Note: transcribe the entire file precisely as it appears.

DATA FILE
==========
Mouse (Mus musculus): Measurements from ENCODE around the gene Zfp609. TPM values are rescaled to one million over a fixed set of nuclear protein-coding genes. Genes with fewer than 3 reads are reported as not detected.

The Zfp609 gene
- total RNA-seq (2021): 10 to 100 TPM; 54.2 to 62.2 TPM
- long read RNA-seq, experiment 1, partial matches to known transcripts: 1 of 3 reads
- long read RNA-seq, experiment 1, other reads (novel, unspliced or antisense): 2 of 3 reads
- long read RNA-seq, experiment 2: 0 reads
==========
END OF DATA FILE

Mouse (Mus musculus): Measurements from ENCODE around the gene Zfp609. TPM values are rescaled to one million over a fixed set of nuclear protein-coding genes. Genes with fewer than 3 reads are reported as not detected.

The Zfp609 gene
- total RNA-seq (2021): 10 to 100 TPM; 54.2 to 62.2 TPM
- long read RNA-seq, experiment 1, partial matches to known transcripts: 1 of 3 reads
- long read RNA-seq, experiment 1, other reads (novel, unspliced or antisense): 2 of 3 reads
- long read RNA-seq, experiment 2: 0 reads